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Novell Plans GUI For '04
Moving Beyond Linux Services 1.0
December 30, 2003
Novell is planning new Linux products for 2004, now that its Nterprise Linux Services 1.0 product is out the door. The second edition of Linux Services will feature a GUI (graphical user interface), in addition to the CLI (command line interface) in 1.0.
Also next year, Novell expects to provide a direct connection between its ZenWorks management software and Red Carpet, a Linux-based management product picked up in the company's recent acquisition of Ximian.
After an open beta that began in November, and an earlier closed beta, Linux Services 1.0 shipped last week, one day ahead of schedule. "You can get it for people as a stocking stuffer," quipped Jason Williams, product manager for Nterprise Liinux Services at Novell.
Nterprise Linux Services represents the first step in a plan, first rolled out at Novell's BrainShare conference last spring, to make the whole NetWare protocol stack available on both Linux and NetWare. Eventually, in NetWare 7.0, Novell will port the Linux kernel to NetWare.
Novell originally intended to release Linux Services 1.0 this past November, but then delayed shipment until the end of this year due to a decision to integrate code from Ximian.
The 1.0 edition of Linux Services that shipped last week includes eDirectory services; an iPrint server; iManager, for Web-based management; iFolder; NetMail 3.5; Novell Resource Management; and Virtual Office, for self-service and collaboration.
NetMail 3.5 can work as a client with either Novell GroupWise or any POP3- or IMAP-compliant messaging environment, Williams said during a recent interview.
In 2004, Novell will bring out a version of NetMail 3.5 for NetWare, he noted.
Novell Resource Management, another ingredient of Linux Services 1.0, integrates a Red Carpet daemon that enables RPM software distribution. "Going forward, we'll also be offering a direct connection between ZenWorks and Red Carpet some time next year. I can't give any specific time frame on that, though," Williams said.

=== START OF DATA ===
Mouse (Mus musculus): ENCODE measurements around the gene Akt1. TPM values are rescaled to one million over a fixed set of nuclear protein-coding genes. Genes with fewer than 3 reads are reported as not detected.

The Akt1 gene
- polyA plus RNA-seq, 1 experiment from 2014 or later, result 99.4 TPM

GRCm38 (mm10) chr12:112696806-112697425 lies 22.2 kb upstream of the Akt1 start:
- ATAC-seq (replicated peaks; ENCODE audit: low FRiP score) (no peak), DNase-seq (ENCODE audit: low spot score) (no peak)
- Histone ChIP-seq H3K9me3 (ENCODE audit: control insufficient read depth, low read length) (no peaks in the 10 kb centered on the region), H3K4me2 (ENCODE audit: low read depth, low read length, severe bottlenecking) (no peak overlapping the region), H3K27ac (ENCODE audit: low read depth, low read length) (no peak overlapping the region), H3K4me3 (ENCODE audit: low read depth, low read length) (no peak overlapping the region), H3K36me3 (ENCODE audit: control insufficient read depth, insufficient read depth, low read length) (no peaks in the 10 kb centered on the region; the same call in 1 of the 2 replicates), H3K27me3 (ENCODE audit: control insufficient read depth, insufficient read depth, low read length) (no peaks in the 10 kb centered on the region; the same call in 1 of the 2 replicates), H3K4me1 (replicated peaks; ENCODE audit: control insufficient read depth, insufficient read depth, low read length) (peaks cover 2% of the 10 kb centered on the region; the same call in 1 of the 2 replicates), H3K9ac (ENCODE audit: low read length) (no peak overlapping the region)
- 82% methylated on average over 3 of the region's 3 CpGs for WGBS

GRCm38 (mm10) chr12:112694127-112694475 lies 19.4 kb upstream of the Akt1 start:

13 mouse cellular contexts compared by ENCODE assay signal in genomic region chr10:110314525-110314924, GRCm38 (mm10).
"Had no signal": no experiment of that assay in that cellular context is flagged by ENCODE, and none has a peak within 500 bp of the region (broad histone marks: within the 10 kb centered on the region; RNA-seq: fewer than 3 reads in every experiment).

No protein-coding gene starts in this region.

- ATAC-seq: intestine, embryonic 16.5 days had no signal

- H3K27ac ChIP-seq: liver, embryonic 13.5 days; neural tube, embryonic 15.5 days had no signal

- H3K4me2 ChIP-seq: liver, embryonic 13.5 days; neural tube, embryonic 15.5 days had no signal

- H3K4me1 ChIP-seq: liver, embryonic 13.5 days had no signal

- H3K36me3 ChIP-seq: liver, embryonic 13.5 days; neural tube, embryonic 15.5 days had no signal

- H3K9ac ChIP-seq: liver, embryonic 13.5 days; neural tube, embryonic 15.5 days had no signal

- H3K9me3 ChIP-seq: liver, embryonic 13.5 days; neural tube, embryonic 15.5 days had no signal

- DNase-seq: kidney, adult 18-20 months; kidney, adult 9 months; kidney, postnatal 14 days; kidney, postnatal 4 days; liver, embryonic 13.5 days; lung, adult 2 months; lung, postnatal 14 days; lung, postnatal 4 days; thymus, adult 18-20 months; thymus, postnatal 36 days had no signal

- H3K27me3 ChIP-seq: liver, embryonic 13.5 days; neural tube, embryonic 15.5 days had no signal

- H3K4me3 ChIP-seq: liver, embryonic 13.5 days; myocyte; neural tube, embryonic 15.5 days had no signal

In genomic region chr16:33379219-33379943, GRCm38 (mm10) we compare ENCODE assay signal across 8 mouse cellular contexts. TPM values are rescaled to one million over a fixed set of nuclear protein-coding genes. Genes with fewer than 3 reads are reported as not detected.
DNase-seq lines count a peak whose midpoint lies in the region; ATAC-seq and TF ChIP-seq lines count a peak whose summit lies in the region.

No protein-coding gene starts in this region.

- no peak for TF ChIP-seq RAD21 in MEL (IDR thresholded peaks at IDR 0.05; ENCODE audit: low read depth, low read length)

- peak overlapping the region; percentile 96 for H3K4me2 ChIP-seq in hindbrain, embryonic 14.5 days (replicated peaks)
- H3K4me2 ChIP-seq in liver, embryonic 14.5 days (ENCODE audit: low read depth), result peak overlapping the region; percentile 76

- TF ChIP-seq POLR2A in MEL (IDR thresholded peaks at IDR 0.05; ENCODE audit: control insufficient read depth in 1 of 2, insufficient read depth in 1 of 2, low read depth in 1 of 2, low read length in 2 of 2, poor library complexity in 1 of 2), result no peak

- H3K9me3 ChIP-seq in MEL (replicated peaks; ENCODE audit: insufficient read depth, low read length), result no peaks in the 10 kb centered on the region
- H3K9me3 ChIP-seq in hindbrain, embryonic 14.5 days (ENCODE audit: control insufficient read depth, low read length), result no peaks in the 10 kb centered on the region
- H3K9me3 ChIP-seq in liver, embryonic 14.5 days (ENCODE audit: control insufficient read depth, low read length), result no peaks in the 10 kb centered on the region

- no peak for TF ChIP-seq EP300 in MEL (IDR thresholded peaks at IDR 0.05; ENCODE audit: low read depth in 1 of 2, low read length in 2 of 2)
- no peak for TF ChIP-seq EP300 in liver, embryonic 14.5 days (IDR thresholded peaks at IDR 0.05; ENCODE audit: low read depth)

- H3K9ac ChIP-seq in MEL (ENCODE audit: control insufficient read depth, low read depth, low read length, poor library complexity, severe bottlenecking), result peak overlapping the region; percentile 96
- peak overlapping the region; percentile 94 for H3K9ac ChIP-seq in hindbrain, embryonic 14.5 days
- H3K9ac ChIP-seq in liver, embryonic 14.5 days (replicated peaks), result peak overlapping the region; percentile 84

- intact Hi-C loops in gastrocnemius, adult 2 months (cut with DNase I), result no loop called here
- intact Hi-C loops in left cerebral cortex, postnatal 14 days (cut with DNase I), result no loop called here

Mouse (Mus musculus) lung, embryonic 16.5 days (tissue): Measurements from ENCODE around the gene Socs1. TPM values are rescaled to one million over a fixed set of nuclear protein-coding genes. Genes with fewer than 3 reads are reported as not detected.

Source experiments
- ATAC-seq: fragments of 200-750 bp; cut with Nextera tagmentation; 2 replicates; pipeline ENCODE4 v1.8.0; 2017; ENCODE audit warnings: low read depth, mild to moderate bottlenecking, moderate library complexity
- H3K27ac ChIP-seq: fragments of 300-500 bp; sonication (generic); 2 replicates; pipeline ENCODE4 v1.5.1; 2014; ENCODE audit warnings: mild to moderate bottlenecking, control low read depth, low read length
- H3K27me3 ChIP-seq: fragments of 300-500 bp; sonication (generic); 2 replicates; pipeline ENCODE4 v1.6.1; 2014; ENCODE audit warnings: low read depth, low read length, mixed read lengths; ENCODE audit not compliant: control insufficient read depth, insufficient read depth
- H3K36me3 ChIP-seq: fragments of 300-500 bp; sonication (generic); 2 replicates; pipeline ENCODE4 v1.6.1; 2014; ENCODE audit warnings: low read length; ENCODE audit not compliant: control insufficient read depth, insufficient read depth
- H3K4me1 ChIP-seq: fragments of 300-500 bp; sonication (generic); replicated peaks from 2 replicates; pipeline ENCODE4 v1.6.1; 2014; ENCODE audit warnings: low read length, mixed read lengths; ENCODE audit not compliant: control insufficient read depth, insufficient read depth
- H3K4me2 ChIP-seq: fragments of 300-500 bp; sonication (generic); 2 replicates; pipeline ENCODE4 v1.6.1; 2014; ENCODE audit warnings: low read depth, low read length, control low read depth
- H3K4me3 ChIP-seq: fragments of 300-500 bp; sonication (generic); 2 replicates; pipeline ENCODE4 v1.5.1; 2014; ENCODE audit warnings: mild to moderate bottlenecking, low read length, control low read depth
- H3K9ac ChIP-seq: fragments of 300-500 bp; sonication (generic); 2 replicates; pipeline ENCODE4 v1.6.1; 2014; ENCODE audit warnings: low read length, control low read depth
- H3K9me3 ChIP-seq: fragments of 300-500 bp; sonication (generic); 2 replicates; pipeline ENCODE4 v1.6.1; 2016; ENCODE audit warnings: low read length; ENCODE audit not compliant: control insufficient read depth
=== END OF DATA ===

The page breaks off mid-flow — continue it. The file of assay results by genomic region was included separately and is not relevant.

In the second release of Linux Services, also due out some time in 2004, Novell plans to offer an iPrint client for Linux, as well as a GUI that will support "either KDE or GNOME," he added.
"The target users for our first edition were administrators who are already accustomed to the command line interface. In the second edition, however, we'll be expanding things out to people who are used to (Microsoft) Windows and other graphical environments," Williams maintained.
Ximian has been known, too, for Evolution, a Linux-based but Microsoft Outlook-like messaging frontend. Ximian staffers also worked on open source projects that included Mono, a project for enabling Microsoft .NET applications to run on Linux, and GNOME.
At this point, Novell will be looking at user responses to 1.0 to determine what kinds of additional products and services to offer for Linux. "We need to decide what makes the most sense for customers," according to Williams. Possibilities now being contemplated include management improvements to Linux Services, such as GSI failover; new antivirus, storage and backup services; and a Windows client for NTP Server, he said.
As with 1.0, the next edition of Linux Services is likely to feature two betas. "We had phenomenal response to the 1.0 beta, and we were very pleased. Many thousands of people wanted to participate in the closed beta. We ended up inviting about 100. We'll be inviting those people back as a core," he predicted.
Novell also anticipates widening the closed beta somewhat for the second release of Linux Services. "If you get too many people involved in a beta, though, things can get too difficult to manage. So we'll need to balance this out," Williams observed.